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Vitamin D: Part I

Quick Hit Summary

Emerging evidence indicates that vitamin D plays a much larger role in human health than what was originally believed. Ironically, despite the fact that one can naturally produce it (via sunlight exposure), many individuals have vitamin D insufficiency. Recent research indicates that low vitamin D levels are associated with various health issues including colon, prostrate and breast cancer.

Vitamin D

Have you ever found yourself staying flipping through the TV channels, for the umpteenth time, only to find an infomercial staring back at you upon finally putting the remote down? I know I have. It always fascinates me to learn about the next great supplement that will do everything from cure cancer to reversing that retreating hairline of yours. Although I say that tongue-in-cheek, I must admit that some legit supplements do have an amazing reach with respect to its health/performance benefits. For instance, look at fish oil…. What can’t that supplement do with respect to health and performance?!?!? The next product I feel is about to explode on the market, due to its far reaching health benefits is Vitamin D. What’s so special about vitamin D you ask? Read on and find out!

Figure 1 The molecular Structure of Vitamin D313

Vitamin D Sources

Vitamin D belongs to a group of vitamins known as the fat soluble vitamins. As with all fat soluble vitamins, the body can store vitamin D for extended periods of time. In the public arena, it has gained widespread notoriety for the beneficial role it plays in promoting bone strength. Vitamin D accomplishes this via increasing dietary calcium absorption (a mineral critical to healthy bone structure) from the digestive track into one’s bloodstream. In addition, recent research also indicates that other health conditions, such as cancer, diabetes, and pain management are influenced by one’s vitamin D status. This vitamin can be obtained in 2 ways:

1) Obtained via dietary sources which are measured in International Units (IU’s).

2) Produced by the skin via exposure to sunlight (UV-B rays)

In both circumstances, the vitamin is obtained in its inactive “pro-vitamin” form. After absorbed into the body it is metabolized by the liver and kidney (thus activating it) before binding to receptors throughout the body.

Vitamin D Status in the USA

Although one’s skin naturally produces the prerequisite molecules to form vitamin D via sunlight exposure, many factors inhibit this process. One’s age and the strength of the suns UV-B rays are just a couple variables that affect pro-vitamin D production. Exposed to the same amount of sunlight, an older individual (62-80 yrs) will produce 4x less vitamin D vs. a younger individual (20-30 yrs)1. In addition the strength of UV-B rays varies depending on fog, clouds, time of day and one’s geographic location. In most locations only, UV-B rays are only strong enough to significantly stimulate the skins production of vitamin D between the hours of 10am-2pm2. Furthermore, in the states north of Georgia, there is insufficient amounts of UV-B radiation to naturally synthesize vitamin D for 2-6 months of the year237. This occurs during the fall, winter and spring as the earth gets farther away from the sun.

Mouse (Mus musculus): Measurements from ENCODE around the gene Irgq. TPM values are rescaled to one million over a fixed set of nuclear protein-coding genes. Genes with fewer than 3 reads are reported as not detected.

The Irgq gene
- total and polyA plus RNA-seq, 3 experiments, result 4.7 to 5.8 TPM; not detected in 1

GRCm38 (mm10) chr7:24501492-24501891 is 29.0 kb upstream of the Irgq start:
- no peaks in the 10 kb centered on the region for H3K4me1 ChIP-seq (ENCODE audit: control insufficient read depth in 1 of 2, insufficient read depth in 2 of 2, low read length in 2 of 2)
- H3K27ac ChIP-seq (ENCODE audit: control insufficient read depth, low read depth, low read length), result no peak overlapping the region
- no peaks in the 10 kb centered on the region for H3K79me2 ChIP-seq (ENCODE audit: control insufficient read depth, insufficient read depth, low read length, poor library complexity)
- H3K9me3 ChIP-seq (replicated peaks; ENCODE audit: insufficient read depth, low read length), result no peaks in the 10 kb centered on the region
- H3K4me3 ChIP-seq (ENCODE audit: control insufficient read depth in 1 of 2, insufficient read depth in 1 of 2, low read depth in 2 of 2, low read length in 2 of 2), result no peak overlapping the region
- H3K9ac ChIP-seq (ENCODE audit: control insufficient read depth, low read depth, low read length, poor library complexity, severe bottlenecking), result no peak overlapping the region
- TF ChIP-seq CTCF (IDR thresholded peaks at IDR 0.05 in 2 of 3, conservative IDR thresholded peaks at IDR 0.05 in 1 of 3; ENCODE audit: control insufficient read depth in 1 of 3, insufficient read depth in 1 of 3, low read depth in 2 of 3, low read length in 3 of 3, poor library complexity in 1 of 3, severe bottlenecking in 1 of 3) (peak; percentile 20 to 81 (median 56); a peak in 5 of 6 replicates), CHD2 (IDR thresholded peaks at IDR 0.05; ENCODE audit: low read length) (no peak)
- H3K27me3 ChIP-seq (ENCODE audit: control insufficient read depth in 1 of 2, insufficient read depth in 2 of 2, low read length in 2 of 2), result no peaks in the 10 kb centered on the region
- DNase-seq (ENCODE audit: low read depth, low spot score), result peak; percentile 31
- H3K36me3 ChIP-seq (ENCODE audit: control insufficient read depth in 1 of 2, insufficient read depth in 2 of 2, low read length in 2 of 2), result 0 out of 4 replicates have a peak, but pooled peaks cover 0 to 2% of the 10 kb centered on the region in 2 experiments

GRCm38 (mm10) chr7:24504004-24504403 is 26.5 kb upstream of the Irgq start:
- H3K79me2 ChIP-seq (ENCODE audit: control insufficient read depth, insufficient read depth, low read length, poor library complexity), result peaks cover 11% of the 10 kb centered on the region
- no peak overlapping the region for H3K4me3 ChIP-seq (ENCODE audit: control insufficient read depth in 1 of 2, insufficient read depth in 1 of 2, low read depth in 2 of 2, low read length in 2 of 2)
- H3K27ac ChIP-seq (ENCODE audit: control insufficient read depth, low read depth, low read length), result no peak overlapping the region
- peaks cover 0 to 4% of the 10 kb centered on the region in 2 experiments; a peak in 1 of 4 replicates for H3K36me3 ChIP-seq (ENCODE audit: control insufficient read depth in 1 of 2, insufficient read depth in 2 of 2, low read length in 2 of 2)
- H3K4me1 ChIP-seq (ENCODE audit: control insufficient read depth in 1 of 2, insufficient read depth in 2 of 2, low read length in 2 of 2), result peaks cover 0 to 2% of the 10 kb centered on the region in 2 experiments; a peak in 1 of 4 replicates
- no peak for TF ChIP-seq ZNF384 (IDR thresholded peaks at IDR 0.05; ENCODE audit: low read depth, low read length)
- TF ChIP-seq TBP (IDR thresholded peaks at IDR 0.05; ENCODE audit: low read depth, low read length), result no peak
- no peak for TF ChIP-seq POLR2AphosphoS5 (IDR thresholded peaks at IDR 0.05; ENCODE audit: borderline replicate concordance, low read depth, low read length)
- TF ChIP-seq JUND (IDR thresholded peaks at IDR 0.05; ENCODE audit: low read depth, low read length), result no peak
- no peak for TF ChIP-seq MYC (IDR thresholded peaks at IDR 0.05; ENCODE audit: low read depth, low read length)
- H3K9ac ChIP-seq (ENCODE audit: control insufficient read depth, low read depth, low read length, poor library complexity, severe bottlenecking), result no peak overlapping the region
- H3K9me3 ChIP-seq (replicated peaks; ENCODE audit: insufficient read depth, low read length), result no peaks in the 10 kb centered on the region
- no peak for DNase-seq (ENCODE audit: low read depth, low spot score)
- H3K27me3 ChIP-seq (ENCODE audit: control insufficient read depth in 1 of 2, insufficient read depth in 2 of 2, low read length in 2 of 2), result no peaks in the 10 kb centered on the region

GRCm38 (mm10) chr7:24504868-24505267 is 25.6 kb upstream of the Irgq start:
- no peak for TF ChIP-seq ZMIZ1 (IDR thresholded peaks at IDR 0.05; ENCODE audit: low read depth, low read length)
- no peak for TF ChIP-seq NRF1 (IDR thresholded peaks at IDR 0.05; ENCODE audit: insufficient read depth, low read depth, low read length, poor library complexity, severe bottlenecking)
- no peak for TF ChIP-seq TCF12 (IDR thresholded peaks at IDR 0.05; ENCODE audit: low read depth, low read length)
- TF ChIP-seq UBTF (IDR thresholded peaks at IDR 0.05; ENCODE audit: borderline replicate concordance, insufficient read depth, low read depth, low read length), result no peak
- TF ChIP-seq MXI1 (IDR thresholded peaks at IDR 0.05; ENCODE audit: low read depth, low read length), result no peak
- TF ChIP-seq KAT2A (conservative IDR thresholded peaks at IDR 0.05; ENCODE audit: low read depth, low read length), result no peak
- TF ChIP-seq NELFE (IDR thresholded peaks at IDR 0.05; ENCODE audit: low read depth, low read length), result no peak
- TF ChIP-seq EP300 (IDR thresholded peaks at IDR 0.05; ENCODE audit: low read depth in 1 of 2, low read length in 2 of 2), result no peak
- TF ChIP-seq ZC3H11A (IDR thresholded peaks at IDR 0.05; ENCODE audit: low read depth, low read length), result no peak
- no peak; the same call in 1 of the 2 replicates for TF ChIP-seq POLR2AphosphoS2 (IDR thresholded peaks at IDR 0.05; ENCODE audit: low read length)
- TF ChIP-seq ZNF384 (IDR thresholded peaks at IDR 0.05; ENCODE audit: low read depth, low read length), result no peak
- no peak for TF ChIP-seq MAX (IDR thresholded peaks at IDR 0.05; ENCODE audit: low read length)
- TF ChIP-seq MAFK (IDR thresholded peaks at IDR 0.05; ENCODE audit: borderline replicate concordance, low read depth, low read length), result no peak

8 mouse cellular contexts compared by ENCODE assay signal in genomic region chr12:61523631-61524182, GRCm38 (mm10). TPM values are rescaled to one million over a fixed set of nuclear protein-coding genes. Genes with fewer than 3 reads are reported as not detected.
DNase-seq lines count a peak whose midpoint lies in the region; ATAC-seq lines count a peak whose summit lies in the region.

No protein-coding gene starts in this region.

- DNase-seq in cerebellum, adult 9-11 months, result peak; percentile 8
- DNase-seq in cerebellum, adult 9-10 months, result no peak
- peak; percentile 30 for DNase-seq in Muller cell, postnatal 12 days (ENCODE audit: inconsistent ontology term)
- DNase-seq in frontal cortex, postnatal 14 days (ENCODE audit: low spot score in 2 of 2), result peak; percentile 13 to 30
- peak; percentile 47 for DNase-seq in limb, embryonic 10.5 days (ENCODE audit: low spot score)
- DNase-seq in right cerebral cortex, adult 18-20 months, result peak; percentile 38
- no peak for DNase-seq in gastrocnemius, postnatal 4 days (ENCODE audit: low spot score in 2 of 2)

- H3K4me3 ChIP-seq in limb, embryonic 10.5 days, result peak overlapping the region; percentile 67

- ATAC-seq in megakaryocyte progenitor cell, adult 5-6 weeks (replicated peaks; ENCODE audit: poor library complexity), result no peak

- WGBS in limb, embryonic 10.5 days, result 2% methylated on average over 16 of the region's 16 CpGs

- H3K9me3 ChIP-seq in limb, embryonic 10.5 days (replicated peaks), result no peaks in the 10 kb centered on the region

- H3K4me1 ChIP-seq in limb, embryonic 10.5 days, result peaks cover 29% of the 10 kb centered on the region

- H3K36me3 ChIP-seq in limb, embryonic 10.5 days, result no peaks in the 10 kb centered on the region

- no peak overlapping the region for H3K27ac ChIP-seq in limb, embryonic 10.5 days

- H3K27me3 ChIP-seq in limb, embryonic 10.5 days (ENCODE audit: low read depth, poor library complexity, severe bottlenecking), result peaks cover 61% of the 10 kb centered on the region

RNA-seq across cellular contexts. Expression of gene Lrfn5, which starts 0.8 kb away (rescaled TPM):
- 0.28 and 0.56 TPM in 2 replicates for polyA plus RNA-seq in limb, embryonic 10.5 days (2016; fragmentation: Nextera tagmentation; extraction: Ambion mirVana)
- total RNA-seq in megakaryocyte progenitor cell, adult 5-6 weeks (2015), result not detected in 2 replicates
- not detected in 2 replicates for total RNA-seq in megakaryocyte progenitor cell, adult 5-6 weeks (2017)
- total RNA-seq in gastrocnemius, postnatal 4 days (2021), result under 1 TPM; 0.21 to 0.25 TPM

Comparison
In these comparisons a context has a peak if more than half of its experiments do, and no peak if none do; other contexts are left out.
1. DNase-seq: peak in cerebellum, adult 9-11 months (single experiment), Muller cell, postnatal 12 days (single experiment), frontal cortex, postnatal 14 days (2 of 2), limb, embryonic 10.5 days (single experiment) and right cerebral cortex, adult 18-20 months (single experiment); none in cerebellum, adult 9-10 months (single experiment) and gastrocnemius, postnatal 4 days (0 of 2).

Between lack of dietary intake and UV-B exposure, a surprisingly large percentage of individuals have a vitamin D inadequacy4. In a research study involving>18,000 participants (varying in age, demographics, etc) across the Unites States, between 25%–57% of the subjects had insufficient levels of Vitamin D. Interestingly enough, vitamin D inadequacy has even been found in southern states. In a recent study involving 637 individuals from Arizona, almost 50% were found to have inadequate vitamin D levels5. Similar results have been seen in Florida6.

Vitamin D inadequacy has also been reported in collegiate athletes. In a study completed by Halliday et al., researchers examined the vitamin D status of 41 collegiate athletes14. As aforementioned, one’s geographic location influences the ability to naturally manufacture vitamin D via sunlight237. Thus, to give you a frame of reference, the participants in this study were all members of various athletic teams at the University of Wyoming. Vitamin D status was assessed at the following 3 time points during the academic year:

  • Fall (late September – early October)
  • Winter (late February – early March)
  • Spring (late April – early May)

As seen in Table 1, the incidence of sub-optimal vitamin D status was alarmingly high during the winter months; only 15.2% of athletes had optimal blood levels at this time. Of even greater surprise was the percentage of athletes who lacked optimal vitamin D during the fall months. Despite being assessed following the summer months, when sunlight is optimal for synthesizing and storing pro-vitamin D, ~25% of all athletes still had less than optimal vitamin D stores.

Table 1. Vitamin D status of collegiate athletes when assessed 3 times during the academic year. Optimal vitamin D levels were defined as >40ng/ml \

Time Period % of Athletes with Optimal Vitamin D (> 40ng/ml) Mean Vitamin D Levels (ng/ml)
Fall 75.6% 49.0 ng/ml
Winter 15.2% 30.5 ng/ml
Spring 36.0% 41.9 ng/ml

Vitamin D & Cancer